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This topic contains 16 replies, has 13 voices, and was last updated by  pjacobs 10 years, 6 months ago.

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    My first visit and posting to all, I hope someone can point me in the correct direction.

    I am a Labor and Delivery nurse in Florida. My "mission’ is to get the carpeting out of our perinatal unit. The labor and post partum beds are heavy. The average patient is now 250 lbs and up – HEAVY. We have to push these patients in the beds from the labor room to the OR. Then from the recovery room to their rooms on Mother Baby. Even with 2 people to push the bed and the IV pole it is difficult. Our backs hurt. Administration needs to be convinced to get the carpet out. We have not been able to accomplish this via the sanitation route but I think the ergonomics route may have a chance.

    Do any of you have resources I can use to show them how much more force carpet vs tile uses. Resources showing the incidence of back injury would be wonderful. My dream is a project titled "Improving Ergonomics in a Perinatal Setting". Leaning over Moms helping with breastfeeding is a whole other issue and is in fact, the reason I gave up that particular job.

    Hoping to hear from some of you.


    [email protected]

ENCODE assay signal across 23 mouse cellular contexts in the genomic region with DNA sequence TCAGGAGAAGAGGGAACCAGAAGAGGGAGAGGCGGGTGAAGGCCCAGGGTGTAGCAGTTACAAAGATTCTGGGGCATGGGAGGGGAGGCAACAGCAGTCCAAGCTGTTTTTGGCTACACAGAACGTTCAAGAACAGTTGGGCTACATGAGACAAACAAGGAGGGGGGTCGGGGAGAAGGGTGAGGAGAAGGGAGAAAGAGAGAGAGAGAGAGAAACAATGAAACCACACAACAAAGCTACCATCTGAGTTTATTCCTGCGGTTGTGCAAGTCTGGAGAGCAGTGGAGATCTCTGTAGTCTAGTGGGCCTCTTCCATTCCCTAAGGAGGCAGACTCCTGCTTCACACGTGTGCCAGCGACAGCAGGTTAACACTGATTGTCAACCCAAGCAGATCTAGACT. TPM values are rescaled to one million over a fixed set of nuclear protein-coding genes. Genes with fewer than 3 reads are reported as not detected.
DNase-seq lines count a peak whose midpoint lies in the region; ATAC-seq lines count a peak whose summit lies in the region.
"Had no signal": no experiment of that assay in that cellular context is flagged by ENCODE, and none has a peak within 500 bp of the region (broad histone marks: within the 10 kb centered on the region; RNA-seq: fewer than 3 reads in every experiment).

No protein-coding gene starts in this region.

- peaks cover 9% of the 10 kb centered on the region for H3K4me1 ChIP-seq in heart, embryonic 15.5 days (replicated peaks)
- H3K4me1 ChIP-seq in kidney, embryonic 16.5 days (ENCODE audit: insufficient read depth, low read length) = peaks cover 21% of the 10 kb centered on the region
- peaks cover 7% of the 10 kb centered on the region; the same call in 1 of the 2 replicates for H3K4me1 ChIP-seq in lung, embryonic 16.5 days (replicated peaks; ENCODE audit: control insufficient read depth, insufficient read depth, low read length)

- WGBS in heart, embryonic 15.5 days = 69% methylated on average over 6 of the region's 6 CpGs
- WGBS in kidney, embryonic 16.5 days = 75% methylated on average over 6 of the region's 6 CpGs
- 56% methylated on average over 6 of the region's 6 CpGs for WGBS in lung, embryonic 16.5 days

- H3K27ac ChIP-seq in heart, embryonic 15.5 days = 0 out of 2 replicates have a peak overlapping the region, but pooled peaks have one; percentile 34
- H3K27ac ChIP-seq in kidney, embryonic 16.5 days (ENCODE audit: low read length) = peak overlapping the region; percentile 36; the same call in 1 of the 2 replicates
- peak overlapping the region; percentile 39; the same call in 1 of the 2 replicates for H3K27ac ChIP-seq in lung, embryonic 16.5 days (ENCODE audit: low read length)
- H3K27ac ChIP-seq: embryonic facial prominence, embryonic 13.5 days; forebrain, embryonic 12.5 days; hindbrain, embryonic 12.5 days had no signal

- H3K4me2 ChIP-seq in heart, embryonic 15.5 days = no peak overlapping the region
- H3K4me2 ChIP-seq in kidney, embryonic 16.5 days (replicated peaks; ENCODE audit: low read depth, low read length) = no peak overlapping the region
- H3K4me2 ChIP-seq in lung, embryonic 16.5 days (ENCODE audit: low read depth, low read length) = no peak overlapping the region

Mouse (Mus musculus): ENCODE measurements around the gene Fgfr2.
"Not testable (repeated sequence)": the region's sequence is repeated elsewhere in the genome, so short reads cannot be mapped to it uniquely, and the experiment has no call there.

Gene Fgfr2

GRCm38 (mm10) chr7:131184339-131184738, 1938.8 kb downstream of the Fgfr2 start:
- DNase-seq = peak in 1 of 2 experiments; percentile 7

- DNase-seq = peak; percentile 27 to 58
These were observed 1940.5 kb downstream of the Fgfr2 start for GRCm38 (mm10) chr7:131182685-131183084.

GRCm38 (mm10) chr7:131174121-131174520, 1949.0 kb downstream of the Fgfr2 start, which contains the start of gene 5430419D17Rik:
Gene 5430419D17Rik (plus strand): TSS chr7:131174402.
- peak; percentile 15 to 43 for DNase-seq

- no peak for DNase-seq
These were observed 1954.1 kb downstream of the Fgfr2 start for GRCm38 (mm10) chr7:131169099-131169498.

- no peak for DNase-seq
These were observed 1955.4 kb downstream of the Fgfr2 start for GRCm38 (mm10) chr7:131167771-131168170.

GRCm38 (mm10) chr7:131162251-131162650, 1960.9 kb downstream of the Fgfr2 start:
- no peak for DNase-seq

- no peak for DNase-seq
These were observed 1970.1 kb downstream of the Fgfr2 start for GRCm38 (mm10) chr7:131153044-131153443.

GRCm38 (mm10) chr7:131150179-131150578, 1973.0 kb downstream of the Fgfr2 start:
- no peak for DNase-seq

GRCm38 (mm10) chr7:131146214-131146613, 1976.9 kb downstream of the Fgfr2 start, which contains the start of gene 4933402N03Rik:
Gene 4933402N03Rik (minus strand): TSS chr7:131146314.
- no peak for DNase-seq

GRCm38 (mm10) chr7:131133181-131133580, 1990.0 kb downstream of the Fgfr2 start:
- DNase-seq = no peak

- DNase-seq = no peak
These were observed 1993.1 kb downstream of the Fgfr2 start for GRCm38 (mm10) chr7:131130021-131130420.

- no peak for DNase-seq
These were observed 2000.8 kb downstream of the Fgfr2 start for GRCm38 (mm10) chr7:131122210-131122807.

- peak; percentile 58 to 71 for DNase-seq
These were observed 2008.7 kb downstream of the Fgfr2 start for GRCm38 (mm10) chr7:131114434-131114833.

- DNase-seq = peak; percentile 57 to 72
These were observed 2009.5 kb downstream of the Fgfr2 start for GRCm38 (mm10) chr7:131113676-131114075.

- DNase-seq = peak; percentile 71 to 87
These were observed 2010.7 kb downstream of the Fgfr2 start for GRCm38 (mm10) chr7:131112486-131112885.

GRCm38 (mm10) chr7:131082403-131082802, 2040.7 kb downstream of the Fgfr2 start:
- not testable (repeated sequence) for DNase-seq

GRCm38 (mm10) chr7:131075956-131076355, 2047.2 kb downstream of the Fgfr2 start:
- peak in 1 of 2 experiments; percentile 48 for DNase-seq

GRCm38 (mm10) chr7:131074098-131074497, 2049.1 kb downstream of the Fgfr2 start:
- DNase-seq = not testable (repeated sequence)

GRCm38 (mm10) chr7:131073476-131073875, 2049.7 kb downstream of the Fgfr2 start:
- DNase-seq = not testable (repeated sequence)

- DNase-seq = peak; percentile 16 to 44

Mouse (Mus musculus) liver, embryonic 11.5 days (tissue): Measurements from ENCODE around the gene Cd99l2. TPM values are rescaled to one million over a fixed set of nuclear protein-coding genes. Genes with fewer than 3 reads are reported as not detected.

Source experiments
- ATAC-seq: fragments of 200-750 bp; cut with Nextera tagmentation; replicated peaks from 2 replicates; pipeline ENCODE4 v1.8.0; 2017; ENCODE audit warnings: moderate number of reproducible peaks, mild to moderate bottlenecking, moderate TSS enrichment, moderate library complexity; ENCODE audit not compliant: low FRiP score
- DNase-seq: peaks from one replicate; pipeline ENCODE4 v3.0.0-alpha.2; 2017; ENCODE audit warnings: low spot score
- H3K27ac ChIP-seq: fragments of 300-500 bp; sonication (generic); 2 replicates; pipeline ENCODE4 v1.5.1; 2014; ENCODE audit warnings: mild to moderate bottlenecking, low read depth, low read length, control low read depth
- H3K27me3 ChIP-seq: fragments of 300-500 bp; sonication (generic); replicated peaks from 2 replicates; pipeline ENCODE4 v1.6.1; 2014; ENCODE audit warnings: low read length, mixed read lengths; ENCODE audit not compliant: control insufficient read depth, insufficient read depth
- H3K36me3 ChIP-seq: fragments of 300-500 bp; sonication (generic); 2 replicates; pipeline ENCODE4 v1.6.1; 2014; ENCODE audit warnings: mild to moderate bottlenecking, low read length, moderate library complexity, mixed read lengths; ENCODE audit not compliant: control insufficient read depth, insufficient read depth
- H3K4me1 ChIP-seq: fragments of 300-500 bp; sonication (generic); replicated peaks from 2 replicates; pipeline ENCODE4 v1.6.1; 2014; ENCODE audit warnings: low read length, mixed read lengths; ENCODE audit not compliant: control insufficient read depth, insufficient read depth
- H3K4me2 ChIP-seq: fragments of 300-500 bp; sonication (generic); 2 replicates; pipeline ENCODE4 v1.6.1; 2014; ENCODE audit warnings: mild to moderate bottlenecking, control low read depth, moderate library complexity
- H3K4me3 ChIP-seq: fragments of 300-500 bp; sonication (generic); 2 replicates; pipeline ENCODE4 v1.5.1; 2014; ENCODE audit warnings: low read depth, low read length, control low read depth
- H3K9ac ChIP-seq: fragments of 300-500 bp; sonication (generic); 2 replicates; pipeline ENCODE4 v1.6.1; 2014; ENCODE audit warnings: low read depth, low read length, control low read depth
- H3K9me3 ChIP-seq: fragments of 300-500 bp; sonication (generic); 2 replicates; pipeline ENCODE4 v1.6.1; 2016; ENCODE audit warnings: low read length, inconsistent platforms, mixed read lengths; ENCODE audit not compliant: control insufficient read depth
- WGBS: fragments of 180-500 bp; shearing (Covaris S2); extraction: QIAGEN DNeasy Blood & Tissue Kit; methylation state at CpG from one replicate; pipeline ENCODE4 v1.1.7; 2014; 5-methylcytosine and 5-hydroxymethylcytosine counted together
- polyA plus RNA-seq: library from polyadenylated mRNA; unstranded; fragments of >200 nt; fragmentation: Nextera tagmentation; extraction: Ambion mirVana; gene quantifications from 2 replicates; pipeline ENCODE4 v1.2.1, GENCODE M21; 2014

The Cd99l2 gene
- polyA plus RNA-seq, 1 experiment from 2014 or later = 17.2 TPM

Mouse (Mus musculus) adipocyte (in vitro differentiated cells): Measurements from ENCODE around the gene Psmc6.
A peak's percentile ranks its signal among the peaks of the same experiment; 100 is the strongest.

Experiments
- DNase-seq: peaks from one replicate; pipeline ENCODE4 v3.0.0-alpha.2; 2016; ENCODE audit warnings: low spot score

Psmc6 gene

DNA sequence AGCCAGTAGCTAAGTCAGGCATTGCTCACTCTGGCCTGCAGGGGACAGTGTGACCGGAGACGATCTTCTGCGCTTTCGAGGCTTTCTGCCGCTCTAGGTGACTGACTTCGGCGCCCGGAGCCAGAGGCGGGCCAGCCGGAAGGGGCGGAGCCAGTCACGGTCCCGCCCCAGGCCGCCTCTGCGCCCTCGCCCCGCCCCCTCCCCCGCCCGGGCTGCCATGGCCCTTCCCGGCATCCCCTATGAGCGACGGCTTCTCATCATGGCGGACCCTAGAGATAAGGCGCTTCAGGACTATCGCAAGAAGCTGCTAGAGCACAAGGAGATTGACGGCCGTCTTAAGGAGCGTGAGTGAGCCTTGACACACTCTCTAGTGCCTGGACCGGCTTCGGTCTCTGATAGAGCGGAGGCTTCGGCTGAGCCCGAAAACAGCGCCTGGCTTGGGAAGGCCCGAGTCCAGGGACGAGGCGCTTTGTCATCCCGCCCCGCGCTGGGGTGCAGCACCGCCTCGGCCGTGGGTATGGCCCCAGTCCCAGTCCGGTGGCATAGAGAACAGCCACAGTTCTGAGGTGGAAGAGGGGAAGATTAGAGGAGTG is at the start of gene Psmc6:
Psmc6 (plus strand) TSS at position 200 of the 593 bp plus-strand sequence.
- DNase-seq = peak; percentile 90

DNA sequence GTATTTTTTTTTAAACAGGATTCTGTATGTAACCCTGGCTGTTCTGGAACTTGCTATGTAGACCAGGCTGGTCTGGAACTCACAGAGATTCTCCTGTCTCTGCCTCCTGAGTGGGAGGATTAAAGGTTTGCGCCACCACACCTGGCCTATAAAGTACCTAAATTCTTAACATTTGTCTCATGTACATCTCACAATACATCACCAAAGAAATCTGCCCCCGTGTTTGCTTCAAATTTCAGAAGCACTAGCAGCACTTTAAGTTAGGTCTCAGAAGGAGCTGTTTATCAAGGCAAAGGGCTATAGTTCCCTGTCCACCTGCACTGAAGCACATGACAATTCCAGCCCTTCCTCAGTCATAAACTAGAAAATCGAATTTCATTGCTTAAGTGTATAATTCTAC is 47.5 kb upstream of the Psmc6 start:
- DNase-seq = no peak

[private user]


    I agree, pushing a heavy cart on a carpeted floor requires considerably higher pushing forces than on a hard (tile) surface.  I would suggest that you hire the services of a certified ergonomist (CIE or CPE) to take readings of the actual forces required to push the cart (with passenger) on the various floor surfaces using a push/pull force gage.  This data can then be used to evaluate the task using the Liberty Mutual (Snook) tables, or possibly another method.  The Snook tables are a great source for determining the acceptable range for various pushing tasks, and would be appropriate to use in justifying changes to your floor covering material.

    There may be other alternatives to consider in controlling this risk, such as larger wheels or different tread surfaces (tires).  An ergonomist can help with this as well.

    Hope this helps…

    Joe Fox


    [private user]


    Hi Cheryl


    I’m surprised the sanitation factors weren’t convincing enough considering the environment in any hospital today.